The man servant in the film asks in a matter of fact manner if the old man is going mad, if he is going to start shouting and screaming, if he is going to beat the servant and run out wildly. This is once again a very common question that one who has a loved one suffering from it is asked. The film brings pertinent issues and questions to the fore. Incontinence sets in; one needs help at home at night, too. The son agrees to keep an attendant at night for his father, but then says that this is only a temporary arrangement. We know that it cannot be a temporary arrangement. As the condition progresses, the loved one will need all the more care and supervision. At times, family members run into problems regarding engaging help at home, as costs rise drastically. Financial requirements rise and domestic problems rise, too. Care givers often have a great difficulty in arranging for help at home because of familial opposition and pressure.
The title of the film refers to the river Mayurakshi that is normally calm but becomes turbulent during the rains. There are associations to the stream of thought and memory. The name also is that of Sushobhon Roychowdhury’s erstwhile student, someone he wanted his son to get married to, someone he had always believed would be an ideal mate for his now lonely son, coping with two failed marriages. In spite of all the ravages wrought by dementia, the parent still thinks of the son. He may be a changed person, he may no longer be what he was earlier, but he is still the same father, who always is concerned about his son.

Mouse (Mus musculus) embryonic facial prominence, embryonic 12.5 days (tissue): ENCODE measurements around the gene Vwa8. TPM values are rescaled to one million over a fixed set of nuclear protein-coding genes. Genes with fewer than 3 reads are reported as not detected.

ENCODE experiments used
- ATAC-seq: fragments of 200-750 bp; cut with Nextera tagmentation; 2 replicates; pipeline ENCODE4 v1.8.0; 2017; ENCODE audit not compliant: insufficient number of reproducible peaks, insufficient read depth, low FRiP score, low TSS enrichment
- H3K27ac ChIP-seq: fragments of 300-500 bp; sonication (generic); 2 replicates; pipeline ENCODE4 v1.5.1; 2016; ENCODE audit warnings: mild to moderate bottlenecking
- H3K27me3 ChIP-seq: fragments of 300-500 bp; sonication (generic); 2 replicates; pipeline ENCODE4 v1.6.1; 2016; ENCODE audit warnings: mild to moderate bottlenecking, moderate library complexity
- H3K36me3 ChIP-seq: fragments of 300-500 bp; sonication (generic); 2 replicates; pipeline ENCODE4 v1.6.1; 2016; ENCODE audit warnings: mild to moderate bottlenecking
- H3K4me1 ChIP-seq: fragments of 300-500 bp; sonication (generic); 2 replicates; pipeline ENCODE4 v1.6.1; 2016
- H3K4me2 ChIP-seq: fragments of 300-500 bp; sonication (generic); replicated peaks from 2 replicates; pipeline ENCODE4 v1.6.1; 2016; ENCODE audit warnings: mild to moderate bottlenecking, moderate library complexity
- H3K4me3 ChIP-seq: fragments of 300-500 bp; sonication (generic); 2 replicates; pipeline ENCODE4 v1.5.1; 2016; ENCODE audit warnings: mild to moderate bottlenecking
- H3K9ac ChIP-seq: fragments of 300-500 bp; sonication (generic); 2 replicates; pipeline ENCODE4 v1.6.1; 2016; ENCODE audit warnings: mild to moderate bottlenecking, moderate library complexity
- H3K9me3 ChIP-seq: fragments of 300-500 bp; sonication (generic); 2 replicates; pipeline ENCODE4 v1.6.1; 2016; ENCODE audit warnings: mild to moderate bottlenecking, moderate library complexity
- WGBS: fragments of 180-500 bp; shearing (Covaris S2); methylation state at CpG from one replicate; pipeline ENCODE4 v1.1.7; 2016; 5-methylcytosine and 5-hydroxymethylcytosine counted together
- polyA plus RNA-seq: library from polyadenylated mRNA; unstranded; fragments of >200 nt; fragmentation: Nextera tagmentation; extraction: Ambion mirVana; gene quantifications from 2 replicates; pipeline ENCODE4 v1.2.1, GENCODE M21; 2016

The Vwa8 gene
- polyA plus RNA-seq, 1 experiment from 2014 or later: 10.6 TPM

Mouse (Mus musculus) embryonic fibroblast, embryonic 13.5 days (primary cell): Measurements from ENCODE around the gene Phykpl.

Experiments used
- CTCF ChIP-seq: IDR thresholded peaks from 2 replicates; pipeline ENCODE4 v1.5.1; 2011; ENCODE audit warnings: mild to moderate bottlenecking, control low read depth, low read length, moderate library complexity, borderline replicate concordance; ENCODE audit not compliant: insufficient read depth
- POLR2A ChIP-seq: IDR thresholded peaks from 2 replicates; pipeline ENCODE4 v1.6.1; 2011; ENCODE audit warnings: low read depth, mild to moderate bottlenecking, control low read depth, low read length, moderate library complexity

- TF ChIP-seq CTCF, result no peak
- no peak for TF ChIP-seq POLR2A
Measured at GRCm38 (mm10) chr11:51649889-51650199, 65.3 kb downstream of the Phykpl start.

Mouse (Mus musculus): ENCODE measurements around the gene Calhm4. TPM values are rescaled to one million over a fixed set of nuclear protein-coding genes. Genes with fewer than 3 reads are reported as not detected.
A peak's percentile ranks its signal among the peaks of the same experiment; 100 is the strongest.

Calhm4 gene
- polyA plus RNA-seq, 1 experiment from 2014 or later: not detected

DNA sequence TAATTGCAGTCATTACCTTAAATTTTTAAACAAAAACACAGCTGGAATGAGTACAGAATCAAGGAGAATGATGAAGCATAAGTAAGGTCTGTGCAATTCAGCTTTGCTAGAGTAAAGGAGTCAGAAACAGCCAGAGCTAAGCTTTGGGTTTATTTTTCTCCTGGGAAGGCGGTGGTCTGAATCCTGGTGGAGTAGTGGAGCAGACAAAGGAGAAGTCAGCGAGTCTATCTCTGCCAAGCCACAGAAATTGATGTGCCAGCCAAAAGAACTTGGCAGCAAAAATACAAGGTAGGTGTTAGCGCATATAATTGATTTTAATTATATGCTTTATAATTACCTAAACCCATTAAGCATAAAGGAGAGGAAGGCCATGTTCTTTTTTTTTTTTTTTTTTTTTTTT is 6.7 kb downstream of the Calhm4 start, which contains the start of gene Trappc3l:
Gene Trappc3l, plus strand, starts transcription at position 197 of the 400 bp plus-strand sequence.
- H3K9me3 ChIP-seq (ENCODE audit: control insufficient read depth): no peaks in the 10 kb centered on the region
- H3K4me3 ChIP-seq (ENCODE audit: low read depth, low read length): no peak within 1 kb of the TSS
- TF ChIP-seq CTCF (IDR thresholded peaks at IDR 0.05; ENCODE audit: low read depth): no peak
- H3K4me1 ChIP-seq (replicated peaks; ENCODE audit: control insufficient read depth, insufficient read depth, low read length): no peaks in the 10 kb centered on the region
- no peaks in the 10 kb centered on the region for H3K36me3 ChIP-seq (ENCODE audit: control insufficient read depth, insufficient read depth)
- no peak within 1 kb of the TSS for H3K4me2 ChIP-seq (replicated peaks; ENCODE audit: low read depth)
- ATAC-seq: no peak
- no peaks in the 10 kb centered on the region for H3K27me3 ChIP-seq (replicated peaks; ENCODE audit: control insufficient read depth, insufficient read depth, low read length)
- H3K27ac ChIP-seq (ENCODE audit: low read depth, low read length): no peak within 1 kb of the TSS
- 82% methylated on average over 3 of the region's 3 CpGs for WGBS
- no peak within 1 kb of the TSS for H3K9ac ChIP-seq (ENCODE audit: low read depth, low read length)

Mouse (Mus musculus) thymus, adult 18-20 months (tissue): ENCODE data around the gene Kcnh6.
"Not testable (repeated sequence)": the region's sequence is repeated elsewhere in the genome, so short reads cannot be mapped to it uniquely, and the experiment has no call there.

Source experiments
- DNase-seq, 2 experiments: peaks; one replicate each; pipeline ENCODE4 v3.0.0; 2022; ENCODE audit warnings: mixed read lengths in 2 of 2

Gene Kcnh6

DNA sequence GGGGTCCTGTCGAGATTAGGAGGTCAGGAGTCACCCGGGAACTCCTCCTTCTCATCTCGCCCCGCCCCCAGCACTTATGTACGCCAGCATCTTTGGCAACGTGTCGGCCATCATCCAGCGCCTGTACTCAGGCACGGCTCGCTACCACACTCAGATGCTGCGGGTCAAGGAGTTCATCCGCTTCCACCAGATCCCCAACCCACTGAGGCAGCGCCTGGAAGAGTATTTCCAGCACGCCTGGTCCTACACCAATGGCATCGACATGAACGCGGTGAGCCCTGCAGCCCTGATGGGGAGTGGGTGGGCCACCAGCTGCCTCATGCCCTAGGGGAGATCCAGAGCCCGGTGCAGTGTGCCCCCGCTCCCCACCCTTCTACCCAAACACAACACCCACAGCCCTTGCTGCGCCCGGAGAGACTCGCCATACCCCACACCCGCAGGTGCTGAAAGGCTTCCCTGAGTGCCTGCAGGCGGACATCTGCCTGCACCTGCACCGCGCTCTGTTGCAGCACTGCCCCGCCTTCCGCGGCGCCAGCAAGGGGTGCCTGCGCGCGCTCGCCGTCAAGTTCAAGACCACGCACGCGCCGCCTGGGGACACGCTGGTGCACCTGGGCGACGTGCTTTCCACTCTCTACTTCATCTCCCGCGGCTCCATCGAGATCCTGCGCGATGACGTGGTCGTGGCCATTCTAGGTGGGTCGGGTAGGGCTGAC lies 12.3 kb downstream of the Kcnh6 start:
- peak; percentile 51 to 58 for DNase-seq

Atanu Ghosh brilliantly presents the condition, the dilemma, the struggles, and the problems of one who has dementia and of a family coming to terms with it. The son goes back to his work, to the US and the father remains in Kolkata. The film ends on a positive note with the father taking up colours and drawing a window through which his son could see light. Only one who has seen a loved one with dementia and Alzheimer’s knows that the going will get more difficult with each passing day, that each day will bring up new challenges and problems, that one could never be prepared to deal with issues, that it is all about taking each day as it comes, about creating an environment where in spite of all the difficulties, life moves on. A little smile, a small gesture, a reaction, however muted it can be, a touch and a hug can make a difference. The journey goes on and the stream flows.
Dr. Nishi Pulugurtha is Associate Professor, Department of English, Brahmananda Keshab Chandra College, Kolkata. She is an academic with varied interests and writes on travel, too. Twitter: @nishipulu